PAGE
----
- Compile the entries for every person who has the same surname; this is especially helpful in rural areas or if the surname is unusual. This compiled list can help you identify possible relations that can be further verified by researching vital records indexes in the country
- When you have located your ancestor’s record, carefully evaluate each piece of information given. Save a copy of the image or transcribe the information. These pieces of information may give you new biographical details such as a title, an occupation, or land ownership. Add this new information to your records of each family. You should also look for leads to other records about your ancestors
- Church Records often were kept years before government records were required and are a good source for finding ancestors before 1900
I Can't Find the Person I'm Looking For, What Now?[edit | edit source]
- Switch to a different record collection. Depending on the time period, either Civil Registration records or Church Records may be more useful
- While searching, it is helpful to know such information as the ancestor’s given name and surname, some identifying information such as residence and age, and family relationships. Remember that there may be more than one person in the records with the same name as an ancestor
- Standard spelling of names typically did not exist during the periods our ancestors lived in. Try variations of your ancestor’s name while searching the index or browsing through images. Pay special attention to how the name should have been pronounced and try variations on the pronunciation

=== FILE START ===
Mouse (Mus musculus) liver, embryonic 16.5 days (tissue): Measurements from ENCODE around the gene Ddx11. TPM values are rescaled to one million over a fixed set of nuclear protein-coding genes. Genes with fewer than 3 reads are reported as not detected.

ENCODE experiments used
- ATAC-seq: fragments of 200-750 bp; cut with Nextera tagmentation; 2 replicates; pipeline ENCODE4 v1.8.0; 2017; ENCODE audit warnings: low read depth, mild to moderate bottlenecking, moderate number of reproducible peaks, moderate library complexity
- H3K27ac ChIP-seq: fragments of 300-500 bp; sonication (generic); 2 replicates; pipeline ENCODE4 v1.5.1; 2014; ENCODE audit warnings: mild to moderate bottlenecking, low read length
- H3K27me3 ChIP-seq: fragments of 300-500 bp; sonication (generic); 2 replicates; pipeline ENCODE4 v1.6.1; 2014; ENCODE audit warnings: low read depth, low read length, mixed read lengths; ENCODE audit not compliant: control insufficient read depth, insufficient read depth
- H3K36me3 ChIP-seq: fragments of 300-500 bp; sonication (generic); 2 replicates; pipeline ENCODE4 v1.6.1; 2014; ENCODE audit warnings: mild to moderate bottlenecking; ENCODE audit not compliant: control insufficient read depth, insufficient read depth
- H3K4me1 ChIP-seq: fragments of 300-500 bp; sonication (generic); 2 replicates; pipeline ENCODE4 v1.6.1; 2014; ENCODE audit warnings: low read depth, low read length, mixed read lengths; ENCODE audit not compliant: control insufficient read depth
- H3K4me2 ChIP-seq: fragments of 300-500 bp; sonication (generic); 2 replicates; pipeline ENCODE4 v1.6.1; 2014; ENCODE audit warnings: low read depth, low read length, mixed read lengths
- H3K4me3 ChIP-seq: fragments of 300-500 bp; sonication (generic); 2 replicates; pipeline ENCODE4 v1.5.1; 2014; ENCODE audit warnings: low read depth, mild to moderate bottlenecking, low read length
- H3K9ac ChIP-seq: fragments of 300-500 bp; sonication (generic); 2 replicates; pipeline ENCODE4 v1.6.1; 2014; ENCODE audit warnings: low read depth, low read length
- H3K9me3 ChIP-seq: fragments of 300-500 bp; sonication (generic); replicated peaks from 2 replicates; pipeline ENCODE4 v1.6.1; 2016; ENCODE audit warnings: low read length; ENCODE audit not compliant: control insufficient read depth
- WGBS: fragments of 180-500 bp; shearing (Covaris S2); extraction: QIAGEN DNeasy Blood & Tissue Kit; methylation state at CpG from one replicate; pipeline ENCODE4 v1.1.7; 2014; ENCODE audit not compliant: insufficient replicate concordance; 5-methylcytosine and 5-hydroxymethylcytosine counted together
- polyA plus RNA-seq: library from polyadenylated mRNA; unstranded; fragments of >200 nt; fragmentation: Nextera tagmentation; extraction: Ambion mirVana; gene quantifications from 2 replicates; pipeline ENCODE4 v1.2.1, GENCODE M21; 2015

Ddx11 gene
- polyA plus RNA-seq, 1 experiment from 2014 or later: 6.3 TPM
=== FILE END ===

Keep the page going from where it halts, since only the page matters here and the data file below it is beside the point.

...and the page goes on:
- Remember that sometimes individuals went by nicknames or alternated between using first and middle names. Try searching for these names as well
- Search the indexes and records of local genealogical societies
- Earlier records may not contain as much information as the records created after the late 1800
- There is also some variation in the information given from one record to another
- Be aware that there may have been some transcription errors
Citing This Collection[edit | edit source]
Citations help you keep track of places you have searched and sources you have found. Identifying your sources helps others find the records you used.
A citation will be available on the Collection Details page when the collection is published.
When looking at a record, the citation is found below the record.
When looking at an image, the citation is found on the Information tab at the bottom left of the screen.
How Can I Contribute to the FamilySearch Wiki?[edit | edit source]
|We welcome user additions to FamilySearch Historical Records wiki articles. We are looking for additional information that will help readers understand the topic and better use the available records. We also need translations for collection titles and images in articles about records written in languages other than English. For specific needs, please visit WikiProject FamilySearch Records. |
Please follow these guidelines as you make changes. Thank you for any contributions you may provide.